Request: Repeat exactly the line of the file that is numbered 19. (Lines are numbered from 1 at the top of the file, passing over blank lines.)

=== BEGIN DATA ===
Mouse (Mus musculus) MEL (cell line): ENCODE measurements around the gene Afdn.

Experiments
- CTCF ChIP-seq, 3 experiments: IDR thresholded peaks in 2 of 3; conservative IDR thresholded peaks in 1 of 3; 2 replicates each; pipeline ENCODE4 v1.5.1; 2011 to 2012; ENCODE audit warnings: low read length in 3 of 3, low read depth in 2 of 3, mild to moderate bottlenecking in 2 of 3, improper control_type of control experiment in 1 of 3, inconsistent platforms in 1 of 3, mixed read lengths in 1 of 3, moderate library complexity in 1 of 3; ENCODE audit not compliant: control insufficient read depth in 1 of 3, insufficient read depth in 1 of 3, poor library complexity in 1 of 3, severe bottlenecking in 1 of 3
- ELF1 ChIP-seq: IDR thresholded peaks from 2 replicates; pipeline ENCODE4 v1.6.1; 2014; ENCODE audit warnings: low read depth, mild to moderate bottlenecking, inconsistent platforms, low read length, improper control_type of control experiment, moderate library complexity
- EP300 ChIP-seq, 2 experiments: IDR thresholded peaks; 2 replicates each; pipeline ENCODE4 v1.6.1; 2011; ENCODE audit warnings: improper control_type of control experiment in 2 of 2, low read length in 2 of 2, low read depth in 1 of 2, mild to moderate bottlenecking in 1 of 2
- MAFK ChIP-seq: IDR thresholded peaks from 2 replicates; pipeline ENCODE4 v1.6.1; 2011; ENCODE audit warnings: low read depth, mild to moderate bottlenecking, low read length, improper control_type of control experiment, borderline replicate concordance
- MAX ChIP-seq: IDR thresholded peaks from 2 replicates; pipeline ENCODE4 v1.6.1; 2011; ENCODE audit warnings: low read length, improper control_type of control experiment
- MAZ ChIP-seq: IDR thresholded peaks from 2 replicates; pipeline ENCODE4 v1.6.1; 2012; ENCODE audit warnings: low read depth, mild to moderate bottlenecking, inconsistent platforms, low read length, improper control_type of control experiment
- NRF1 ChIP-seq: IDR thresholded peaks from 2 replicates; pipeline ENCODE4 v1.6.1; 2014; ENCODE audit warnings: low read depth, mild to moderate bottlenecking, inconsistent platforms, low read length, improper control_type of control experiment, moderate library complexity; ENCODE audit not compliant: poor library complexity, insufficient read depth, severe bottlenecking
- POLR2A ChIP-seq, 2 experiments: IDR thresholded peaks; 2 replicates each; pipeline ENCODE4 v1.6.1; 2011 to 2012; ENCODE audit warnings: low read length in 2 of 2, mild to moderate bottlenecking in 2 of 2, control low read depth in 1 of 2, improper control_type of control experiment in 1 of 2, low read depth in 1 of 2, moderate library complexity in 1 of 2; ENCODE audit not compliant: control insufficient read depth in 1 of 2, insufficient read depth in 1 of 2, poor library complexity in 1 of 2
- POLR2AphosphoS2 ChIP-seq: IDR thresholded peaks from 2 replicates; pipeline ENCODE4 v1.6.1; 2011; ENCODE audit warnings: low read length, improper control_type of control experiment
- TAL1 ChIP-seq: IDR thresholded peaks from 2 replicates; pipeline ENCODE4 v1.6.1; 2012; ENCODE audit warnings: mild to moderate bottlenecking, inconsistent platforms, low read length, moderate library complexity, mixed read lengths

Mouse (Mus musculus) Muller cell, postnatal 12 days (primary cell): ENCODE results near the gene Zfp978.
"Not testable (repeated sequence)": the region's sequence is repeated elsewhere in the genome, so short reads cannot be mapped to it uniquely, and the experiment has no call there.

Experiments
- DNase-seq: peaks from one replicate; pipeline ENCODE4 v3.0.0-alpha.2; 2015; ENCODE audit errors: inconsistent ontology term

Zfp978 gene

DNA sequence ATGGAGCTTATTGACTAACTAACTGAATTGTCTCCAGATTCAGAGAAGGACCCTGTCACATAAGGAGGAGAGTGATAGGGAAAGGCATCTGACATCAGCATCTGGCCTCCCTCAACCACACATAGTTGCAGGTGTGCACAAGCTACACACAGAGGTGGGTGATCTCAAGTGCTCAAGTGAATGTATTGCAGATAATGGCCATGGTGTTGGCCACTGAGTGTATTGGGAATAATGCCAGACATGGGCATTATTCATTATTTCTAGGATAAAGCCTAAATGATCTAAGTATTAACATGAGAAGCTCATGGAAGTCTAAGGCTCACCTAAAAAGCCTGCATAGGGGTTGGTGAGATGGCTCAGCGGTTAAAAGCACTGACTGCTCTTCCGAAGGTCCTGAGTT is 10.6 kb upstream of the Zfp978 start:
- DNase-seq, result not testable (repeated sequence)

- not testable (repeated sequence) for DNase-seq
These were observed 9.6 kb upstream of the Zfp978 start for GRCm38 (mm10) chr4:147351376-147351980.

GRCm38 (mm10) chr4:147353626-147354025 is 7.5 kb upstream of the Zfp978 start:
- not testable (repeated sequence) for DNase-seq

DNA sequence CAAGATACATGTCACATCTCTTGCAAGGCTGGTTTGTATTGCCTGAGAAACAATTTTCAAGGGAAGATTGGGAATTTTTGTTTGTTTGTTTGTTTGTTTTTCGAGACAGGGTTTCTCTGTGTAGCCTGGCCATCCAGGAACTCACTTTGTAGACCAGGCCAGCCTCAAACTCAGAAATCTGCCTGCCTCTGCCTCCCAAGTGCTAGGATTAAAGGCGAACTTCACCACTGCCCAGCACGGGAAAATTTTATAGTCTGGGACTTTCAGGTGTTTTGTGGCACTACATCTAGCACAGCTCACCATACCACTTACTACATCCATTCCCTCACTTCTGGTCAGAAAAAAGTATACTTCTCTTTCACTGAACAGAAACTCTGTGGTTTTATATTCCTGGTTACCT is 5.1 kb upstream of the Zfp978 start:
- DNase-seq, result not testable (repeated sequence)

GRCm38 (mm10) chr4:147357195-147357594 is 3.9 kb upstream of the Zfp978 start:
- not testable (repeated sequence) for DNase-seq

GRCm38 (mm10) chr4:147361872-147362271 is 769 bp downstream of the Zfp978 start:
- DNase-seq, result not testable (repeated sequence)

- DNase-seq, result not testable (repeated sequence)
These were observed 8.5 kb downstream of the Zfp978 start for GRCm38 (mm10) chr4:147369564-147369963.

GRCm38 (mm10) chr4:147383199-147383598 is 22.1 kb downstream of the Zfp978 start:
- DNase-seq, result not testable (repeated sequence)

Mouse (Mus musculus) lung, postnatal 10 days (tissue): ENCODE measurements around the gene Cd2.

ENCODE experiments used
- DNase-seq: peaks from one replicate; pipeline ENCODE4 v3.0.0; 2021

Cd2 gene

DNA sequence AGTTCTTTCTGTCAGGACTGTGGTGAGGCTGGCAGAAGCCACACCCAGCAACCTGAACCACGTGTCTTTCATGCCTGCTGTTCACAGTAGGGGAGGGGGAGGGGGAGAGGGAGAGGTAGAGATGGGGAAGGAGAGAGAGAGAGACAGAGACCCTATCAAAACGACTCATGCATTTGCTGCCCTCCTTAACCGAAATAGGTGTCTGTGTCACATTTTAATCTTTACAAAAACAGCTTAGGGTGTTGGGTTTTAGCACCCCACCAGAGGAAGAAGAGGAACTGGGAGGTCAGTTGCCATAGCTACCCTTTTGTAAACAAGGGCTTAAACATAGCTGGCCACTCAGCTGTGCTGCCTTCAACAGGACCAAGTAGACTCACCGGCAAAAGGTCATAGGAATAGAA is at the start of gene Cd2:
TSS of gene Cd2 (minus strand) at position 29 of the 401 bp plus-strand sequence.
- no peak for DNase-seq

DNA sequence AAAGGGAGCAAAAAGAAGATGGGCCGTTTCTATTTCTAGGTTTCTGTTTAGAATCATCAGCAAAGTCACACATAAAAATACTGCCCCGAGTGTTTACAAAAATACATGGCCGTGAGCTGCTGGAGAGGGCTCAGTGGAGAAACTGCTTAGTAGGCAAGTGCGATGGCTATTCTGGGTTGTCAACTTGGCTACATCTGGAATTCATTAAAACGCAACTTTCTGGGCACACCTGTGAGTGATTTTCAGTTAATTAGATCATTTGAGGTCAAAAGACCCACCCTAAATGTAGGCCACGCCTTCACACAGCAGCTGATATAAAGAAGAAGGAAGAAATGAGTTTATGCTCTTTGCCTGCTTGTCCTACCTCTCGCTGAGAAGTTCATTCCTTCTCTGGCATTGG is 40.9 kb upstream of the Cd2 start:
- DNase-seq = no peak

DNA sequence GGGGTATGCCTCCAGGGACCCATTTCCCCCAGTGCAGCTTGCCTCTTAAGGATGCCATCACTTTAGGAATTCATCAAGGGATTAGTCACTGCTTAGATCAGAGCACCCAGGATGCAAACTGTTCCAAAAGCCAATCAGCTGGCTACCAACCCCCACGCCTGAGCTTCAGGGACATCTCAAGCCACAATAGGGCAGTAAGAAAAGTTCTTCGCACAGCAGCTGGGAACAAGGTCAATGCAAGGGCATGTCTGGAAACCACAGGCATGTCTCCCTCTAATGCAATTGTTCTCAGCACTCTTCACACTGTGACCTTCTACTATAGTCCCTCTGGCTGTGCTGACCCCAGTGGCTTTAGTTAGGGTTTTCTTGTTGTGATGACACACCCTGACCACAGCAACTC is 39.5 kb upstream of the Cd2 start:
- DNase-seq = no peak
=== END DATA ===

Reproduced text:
- DNase-seq, result not testable (repeated sequence)